Nutter Notes: Director Chopra’s remarks were aimed at corporate recidivism among large financial institutions. He indicated that he sees a disparity between the ways in which enforcement actions are pursued against smaller institutions, and particularly their senior management officials, as compared with larger institutions. Director Chopra said that termination of senior management and directors, and lifetime occupational bans should “be more frequently deployed in enforcement actions involving large firms.”
FDIC Seeks Public Input on Review of Bank Merger Policy
The FDIC has requested information and comments from the public and banking organizations related to its reassessment of the regulatory framework governing review and approval of merger transactions involving banks. In its March 25 request, the FDIC said that it is interested in receiving comments about the effectiveness of the existing rules in meeting the requirements of the Bank Merger Act. Click here for a copy of the FDIC’s request for information.
Nutter Notes: President Biden issued an Executive Order on July 9, 2021 that, in part, directs federal agencies to consider the impact that consolidation may have on maintaining a “fair, open, and competitive marketplace,” and on the welfare of workers, farmers, small businesses, startups, and consumers. The Executive Order directs the Attorney General to consult with the federal banking agencies and adopt a plan for “the revitalization of merger oversight” under the Bank Merger Act and the Bank Holding Company Act.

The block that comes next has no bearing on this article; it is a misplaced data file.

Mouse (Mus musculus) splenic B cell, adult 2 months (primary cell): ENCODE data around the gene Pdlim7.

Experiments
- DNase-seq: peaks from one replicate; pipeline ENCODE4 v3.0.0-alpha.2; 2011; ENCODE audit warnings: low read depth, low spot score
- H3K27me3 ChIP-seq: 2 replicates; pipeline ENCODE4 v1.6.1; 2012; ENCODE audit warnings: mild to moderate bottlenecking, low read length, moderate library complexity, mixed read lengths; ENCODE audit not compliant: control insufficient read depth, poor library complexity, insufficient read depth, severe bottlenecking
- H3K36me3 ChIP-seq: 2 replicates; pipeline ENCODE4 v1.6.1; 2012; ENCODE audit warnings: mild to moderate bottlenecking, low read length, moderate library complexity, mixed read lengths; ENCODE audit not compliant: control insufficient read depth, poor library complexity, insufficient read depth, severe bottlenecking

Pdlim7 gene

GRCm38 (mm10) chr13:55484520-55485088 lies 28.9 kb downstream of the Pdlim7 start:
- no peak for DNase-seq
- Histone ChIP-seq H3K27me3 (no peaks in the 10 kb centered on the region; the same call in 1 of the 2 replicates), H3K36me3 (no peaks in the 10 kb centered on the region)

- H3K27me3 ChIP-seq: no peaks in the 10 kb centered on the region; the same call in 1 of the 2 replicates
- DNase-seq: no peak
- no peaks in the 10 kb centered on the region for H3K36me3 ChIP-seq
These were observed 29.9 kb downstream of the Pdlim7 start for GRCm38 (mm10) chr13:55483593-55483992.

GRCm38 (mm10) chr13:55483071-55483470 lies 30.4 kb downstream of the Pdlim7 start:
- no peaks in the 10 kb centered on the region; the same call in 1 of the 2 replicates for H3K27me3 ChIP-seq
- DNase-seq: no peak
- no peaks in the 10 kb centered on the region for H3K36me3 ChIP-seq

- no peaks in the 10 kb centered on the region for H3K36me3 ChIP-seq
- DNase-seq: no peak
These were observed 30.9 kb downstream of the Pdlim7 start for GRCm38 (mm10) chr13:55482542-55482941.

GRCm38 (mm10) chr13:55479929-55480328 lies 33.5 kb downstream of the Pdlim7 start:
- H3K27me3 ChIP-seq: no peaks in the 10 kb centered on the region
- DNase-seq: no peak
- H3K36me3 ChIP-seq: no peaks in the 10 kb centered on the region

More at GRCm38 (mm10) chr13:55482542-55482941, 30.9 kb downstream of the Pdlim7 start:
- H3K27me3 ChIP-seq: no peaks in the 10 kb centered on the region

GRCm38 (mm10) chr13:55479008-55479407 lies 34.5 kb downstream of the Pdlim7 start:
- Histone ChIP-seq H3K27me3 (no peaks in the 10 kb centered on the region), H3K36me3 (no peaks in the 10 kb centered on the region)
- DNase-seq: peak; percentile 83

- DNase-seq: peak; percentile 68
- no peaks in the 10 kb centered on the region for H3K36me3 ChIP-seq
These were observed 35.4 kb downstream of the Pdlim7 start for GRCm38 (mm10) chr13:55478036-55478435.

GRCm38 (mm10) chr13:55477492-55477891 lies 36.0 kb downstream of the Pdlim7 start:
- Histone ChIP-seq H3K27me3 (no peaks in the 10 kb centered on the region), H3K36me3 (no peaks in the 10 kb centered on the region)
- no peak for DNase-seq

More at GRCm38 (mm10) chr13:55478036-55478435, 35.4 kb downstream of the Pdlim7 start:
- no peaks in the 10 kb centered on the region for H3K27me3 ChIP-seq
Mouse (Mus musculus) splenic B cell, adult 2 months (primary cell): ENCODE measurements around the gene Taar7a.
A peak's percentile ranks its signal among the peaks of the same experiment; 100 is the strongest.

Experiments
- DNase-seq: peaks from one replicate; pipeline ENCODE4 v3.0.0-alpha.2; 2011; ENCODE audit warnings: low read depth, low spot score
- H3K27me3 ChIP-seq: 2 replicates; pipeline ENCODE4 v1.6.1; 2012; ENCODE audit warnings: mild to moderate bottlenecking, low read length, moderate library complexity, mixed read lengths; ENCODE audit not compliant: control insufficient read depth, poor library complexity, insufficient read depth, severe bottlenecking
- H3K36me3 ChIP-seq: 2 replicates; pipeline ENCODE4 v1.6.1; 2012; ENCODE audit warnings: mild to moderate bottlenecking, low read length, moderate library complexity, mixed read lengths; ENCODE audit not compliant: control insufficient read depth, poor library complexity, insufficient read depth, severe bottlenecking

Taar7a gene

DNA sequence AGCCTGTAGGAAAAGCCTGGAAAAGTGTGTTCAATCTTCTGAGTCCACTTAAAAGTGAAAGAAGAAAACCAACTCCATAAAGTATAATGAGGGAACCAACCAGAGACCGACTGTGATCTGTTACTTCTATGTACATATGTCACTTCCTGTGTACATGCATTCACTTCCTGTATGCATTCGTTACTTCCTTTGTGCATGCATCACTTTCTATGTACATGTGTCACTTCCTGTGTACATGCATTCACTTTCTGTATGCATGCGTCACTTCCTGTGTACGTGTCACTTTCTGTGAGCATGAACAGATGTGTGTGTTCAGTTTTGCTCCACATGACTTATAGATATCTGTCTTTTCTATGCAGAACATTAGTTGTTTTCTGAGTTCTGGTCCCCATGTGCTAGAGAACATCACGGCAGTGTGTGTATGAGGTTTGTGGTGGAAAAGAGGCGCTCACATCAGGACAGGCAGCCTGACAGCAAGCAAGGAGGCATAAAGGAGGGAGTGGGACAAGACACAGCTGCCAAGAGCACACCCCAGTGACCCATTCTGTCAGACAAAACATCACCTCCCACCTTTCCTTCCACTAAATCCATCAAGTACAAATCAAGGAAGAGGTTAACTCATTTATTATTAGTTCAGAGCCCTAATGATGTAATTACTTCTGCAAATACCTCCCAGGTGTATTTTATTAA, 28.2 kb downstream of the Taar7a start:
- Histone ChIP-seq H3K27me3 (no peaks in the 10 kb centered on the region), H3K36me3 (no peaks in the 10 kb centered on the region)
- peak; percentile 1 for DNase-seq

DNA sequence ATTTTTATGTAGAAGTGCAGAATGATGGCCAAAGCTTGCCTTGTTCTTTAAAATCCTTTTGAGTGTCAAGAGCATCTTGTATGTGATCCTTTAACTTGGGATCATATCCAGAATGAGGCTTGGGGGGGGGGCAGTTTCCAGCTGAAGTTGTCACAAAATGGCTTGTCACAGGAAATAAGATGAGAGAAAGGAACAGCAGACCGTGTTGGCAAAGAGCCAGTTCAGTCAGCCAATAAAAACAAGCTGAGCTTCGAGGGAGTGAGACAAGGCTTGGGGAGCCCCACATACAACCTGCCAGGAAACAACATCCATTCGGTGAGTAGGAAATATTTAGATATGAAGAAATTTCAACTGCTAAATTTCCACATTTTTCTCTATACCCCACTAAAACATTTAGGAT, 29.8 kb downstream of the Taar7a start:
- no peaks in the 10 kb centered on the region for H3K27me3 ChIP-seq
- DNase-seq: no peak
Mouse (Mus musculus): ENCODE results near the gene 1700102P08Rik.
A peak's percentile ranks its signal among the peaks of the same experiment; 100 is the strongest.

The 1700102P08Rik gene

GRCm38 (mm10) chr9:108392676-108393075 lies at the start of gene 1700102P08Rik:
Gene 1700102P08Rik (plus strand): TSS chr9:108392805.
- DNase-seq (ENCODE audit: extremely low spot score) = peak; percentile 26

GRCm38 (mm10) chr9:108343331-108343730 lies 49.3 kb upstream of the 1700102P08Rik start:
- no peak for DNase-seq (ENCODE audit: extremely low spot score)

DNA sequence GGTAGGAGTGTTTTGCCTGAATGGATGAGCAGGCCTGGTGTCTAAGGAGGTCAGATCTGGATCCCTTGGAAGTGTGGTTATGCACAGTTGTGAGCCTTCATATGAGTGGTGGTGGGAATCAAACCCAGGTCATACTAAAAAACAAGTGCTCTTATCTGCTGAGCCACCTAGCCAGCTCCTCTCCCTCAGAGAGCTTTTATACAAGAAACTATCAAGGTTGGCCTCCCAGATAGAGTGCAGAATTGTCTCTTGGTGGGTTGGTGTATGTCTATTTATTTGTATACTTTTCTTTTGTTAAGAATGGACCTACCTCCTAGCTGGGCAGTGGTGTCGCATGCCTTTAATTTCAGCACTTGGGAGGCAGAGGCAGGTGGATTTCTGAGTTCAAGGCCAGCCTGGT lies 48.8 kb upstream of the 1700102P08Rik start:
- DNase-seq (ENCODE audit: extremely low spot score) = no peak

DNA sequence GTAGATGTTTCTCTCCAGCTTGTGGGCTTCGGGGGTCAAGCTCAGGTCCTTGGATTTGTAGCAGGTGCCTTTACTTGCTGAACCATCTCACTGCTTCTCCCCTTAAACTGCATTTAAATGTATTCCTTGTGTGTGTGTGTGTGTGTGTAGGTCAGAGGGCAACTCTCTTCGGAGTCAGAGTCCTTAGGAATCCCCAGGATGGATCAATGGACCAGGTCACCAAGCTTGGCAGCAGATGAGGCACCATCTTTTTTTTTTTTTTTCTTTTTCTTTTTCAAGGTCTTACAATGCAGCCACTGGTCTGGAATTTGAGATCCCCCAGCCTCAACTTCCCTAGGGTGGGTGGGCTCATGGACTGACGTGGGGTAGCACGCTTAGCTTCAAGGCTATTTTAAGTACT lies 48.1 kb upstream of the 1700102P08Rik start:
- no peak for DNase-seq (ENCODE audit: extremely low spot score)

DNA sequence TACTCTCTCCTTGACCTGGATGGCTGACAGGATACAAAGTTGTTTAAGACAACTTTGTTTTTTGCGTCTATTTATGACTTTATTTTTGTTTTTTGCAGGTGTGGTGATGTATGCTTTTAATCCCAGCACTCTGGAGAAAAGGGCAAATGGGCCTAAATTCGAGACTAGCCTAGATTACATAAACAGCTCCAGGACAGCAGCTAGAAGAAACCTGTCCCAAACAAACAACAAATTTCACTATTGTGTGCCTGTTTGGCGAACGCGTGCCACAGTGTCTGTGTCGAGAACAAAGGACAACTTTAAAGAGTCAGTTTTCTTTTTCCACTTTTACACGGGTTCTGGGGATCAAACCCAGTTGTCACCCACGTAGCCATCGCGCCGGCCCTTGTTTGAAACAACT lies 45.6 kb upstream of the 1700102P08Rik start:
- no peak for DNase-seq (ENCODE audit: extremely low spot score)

Nutter Bank Report
Nutter Bank Report is a monthly electronic publication of the Banking and Financial Services Group of the law firm of Nutter McClennen & Fish LLP. Chambers and Partners, the international law firm rating service, after interviewing our clients and our peers in the profession, has ranked Nutter’s Banking and Financial Services practice among the top banking practices in the nation. Visit the U.S. rankings at Chambers.com. The Nutter Bank Report is edited by Matthew D. Hanaghan. Assistance in the preparation of this issue was provided by Heather F. Merton. The information in this publication is not legal advice. For further information, contact:
Thomas J. Curry
Tel: (617) 439-2087
Christine A. Docherty
Tel: (617) 439-2107
Kenneth F. Ehrlich
Tel: (617) 439-2989
Matthew D. Hanaghan
Tel: (617) 439-2583
Michael K. Krebs
Tel: (617) 439-2288
This update is for information purposes only and should not be construed as legal advice on any specific facts or circumstances. Under the rules of the Supreme Judicial Court of Massachusetts, this material may be considered as advertising.